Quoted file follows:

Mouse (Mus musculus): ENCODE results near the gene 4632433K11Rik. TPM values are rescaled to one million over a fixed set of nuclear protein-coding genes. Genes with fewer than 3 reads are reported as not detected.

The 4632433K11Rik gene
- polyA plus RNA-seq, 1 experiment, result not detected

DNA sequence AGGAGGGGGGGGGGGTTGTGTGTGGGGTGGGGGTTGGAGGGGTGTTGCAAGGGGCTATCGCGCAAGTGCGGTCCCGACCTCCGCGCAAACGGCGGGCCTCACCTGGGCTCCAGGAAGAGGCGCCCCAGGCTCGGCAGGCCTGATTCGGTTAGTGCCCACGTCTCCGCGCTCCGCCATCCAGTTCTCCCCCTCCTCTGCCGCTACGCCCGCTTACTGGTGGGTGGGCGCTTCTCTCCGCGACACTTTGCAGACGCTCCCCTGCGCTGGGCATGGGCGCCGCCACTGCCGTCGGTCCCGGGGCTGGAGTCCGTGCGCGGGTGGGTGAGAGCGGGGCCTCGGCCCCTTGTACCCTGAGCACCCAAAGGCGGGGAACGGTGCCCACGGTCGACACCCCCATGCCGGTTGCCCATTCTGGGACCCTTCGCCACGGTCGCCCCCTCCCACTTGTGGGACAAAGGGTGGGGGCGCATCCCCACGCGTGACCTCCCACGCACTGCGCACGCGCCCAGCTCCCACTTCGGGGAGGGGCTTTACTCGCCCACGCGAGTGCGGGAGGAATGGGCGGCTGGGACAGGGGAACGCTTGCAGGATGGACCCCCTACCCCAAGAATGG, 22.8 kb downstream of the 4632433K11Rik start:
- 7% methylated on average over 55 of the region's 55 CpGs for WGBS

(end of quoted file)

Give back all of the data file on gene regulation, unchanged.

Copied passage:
Mouse (Mus musculus): ENCODE results near the gene 4632433K11Rik. TPM values are rescaled to one million over a fixed set of nuclear protein-coding genes. Genes with fewer than 3 reads are reported as not detected.

The 4632433K11Rik gene
- polyA plus RNA-seq, 1 experiment, result not detected

DNA sequence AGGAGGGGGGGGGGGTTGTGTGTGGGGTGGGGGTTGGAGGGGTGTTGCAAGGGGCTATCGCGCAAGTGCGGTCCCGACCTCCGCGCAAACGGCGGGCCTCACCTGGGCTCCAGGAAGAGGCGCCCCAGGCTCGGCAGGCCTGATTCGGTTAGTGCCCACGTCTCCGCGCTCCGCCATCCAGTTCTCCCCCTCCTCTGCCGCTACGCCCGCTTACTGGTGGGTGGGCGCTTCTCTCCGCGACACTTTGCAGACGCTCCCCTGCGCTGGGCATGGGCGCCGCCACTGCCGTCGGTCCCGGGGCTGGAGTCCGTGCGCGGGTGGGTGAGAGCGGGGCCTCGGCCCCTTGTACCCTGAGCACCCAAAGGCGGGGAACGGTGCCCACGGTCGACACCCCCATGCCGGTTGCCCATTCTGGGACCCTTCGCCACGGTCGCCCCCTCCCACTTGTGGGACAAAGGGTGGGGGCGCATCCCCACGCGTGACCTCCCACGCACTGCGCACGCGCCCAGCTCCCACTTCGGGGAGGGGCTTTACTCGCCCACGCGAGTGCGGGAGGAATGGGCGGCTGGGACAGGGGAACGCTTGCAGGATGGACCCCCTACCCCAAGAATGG, 22.8 kb downstream of the 4632433K11Rik start:
- 7% methylated on average over 55 of the region's 55 CpGs for WGBS